class VoteParam extends ToJsonConvertable with _$VoteParam {
  const factory VoteParam({
    @JsonKey(name: 'vote_type') required String voteType,
    @JsonKey(name: 'animal_id') required String animalId,
    required bool liked,
  }) = _VoteParam;

  factory VoteParam.fromJson(Map<String, dynamic> json) =>
      _$VoteParamFromJson(json);
}

The ToJsonConvertable is an abstract class with the definition of toJson().

abstract class ToJsonConvertable {
  Map<String, dynamic> toJson();
}

Configure the requests

Let's see a more complex service that uses variables in the URLs, sends data as the request body and uses Authorization headers.

import 'package:chopper/chopper.dart';
import 'package:tinder_cat_dog_app/features/animals/animals.dart';

part 'vote_service.chopper.dart';

@ChopperApi(baseUrl: '/votes')
abstract class VoteService extends ChopperService {
  static VoteService create([ChopperClient? client]) => _$VoteService(client);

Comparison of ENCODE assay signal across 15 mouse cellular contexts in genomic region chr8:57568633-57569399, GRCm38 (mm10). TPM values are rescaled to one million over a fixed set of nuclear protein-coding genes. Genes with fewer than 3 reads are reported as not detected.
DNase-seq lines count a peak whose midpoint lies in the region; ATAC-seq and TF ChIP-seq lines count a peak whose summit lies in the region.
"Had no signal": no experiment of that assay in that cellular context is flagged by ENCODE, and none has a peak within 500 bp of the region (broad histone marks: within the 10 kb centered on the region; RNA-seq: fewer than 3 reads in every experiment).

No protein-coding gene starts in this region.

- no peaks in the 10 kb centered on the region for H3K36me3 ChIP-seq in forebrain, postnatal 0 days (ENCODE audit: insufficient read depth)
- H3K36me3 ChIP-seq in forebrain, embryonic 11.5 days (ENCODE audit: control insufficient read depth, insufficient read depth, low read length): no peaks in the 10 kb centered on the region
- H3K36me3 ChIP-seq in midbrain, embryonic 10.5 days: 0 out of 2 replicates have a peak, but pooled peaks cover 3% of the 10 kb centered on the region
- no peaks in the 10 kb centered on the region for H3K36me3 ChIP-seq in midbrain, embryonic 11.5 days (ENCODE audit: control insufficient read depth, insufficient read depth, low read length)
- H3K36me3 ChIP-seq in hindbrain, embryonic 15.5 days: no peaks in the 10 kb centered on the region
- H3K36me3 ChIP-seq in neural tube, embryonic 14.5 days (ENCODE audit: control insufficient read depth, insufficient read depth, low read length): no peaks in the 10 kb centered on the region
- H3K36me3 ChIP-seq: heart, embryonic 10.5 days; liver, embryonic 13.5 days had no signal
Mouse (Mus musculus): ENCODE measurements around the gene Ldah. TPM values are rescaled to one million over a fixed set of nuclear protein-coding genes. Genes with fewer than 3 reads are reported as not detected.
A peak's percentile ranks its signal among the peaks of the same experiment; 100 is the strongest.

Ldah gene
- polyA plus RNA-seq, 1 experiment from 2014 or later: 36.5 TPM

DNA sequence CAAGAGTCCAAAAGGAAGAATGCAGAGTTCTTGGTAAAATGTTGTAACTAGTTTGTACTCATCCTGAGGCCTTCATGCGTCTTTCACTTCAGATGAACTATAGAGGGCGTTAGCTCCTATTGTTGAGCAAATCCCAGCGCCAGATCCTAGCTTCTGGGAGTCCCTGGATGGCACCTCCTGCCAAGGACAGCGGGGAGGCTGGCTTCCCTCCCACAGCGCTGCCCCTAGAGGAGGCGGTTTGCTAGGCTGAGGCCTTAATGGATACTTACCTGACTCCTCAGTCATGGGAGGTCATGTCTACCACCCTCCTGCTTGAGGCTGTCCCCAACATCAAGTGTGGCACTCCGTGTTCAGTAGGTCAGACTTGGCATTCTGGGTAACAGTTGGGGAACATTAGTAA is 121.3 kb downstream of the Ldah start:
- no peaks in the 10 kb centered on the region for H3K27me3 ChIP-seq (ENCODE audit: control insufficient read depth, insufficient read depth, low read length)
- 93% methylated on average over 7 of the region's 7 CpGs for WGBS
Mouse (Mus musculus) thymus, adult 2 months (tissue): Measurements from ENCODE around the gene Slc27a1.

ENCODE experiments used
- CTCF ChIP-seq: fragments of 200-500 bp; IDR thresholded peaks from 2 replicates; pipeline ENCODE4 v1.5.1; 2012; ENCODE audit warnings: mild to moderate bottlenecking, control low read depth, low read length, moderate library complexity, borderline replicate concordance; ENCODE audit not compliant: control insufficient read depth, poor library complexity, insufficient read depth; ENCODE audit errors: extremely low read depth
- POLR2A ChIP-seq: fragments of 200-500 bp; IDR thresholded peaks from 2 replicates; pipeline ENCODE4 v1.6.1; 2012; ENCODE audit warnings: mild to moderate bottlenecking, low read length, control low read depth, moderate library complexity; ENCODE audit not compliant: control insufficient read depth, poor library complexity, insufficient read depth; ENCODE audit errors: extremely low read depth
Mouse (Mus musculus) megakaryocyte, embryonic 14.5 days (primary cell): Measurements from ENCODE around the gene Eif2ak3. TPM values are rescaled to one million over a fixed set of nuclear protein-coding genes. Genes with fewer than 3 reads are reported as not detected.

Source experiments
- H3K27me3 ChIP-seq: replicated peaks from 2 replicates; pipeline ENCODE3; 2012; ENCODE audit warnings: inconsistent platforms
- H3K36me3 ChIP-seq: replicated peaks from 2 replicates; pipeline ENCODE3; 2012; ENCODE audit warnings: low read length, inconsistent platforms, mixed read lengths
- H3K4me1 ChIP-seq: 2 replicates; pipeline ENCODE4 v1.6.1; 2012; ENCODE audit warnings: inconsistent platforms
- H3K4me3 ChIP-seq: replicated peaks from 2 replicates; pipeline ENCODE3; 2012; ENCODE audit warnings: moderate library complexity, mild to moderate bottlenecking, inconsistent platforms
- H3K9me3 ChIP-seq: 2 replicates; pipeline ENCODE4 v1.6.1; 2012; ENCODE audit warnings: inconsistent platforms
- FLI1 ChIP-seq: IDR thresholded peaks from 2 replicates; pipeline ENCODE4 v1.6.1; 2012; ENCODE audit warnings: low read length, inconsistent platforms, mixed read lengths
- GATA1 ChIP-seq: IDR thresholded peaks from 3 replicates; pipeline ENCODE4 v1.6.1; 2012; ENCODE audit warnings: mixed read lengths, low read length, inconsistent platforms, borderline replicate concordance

// We can provide values for HTTP headers like authorization token
  // with the @Header annotation.
  @Get()
  Future<Response<List<Vote>>> getVotes({
    @Header('Authorization') required String token,
  });

  // We can use variables in the URL by using {variable-name} in the
  // @Get() annotation and marking a method parameter with @Path().
  @Get(path: '/{id}')
  Future<Response<Vote>> getVote({
    @Path() required String id,
    @Header('Authorization') required String token,
  });

  // We can provide the body of a POST request by annotate a method parameter
  // with @Body().
  @Post()
  Future<Response<Vote>> createVote({
    @Body() required VoteParam voteParam,
    @Header('Authorization') required String token,
  });

  @Put(path: '/{id}')
  Future<Response<Vote>> updateVote({
    @Path() required String id,
    @Body() required VoteParam voteParam,
    @Header('Authorization') required String token,
  });

  @Delete(path: '/{id}')
  Future<Response> deleteVote({
    @Path() required String id,
    @Header('Authorization') required String token,
  });
}

We can use variables in the URL, which will be replaced by one of the method parameters.

@Get(path: '/{id}')
  Future<Response<Vote>> getVote({
    @Path() required String id,
    @Header('Authorization') required String token,
  });

The {id} in the path creates a placeholder in the URL and the @Path() annotation before the id method parameter connects it to this placeholder.